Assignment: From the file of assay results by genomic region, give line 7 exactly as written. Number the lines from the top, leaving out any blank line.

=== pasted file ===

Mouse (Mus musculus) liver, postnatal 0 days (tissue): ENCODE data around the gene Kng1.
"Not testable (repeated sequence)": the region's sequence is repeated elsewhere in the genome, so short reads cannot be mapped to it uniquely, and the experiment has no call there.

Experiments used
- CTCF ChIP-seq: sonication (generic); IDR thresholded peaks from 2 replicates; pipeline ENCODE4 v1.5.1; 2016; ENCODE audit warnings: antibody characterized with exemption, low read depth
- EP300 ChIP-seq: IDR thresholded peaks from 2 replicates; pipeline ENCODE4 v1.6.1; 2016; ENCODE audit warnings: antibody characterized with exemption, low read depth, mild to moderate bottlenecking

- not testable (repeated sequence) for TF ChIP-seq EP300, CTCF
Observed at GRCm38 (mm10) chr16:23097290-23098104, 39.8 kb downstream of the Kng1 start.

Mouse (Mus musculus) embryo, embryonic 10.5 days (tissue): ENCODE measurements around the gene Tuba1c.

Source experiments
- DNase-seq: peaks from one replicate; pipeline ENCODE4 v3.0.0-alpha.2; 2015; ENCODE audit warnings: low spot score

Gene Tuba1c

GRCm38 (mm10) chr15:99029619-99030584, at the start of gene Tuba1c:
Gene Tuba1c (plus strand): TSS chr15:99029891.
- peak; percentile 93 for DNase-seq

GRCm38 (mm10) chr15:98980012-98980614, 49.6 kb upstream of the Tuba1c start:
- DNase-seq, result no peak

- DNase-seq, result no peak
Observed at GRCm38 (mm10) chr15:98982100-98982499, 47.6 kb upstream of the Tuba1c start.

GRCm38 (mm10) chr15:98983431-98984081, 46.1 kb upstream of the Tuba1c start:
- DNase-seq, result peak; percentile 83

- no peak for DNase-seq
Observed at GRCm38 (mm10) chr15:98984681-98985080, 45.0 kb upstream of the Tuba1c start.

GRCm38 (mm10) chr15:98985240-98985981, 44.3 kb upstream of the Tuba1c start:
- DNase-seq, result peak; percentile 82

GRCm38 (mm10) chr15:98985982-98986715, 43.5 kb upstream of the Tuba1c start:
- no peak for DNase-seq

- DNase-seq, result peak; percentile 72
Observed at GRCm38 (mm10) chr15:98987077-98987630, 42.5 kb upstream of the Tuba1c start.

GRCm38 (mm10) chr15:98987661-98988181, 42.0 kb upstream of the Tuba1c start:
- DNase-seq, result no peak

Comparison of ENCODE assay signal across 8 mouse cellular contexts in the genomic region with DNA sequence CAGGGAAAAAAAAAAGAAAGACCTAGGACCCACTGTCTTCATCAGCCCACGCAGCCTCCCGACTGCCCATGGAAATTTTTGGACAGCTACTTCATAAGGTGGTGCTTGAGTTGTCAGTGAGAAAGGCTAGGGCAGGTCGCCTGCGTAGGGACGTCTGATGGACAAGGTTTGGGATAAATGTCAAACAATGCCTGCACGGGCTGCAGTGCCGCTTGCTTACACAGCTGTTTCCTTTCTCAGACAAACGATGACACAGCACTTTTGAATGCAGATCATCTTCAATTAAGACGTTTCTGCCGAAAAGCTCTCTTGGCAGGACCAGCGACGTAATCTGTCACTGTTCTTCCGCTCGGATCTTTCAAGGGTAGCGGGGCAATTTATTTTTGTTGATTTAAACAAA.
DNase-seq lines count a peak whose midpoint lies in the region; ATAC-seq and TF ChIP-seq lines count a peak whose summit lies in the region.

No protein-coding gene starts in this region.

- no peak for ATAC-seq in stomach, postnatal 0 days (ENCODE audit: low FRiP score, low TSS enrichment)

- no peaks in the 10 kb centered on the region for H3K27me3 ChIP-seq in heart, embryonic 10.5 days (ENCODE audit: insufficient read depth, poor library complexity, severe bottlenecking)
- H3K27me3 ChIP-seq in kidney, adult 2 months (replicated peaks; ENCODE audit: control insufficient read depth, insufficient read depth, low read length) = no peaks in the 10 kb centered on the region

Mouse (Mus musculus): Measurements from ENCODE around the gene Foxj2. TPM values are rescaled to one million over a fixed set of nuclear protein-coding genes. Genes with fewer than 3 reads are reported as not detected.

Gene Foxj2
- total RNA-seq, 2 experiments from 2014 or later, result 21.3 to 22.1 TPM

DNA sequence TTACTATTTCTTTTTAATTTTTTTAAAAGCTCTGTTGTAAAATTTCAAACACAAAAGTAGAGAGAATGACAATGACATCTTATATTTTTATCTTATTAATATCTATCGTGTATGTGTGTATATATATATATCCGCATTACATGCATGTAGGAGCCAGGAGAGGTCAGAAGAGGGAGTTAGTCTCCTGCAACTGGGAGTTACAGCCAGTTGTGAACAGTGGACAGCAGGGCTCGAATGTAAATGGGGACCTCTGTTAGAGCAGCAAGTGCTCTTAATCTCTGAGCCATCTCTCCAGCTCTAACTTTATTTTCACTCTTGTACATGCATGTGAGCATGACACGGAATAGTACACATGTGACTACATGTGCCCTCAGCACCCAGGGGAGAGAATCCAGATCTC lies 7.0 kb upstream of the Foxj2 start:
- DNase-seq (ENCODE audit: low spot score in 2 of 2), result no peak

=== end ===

Observed at GRCm38 (mm10) chr16:23097290-23098104, 39.8 kb downstream of the Kng1 start.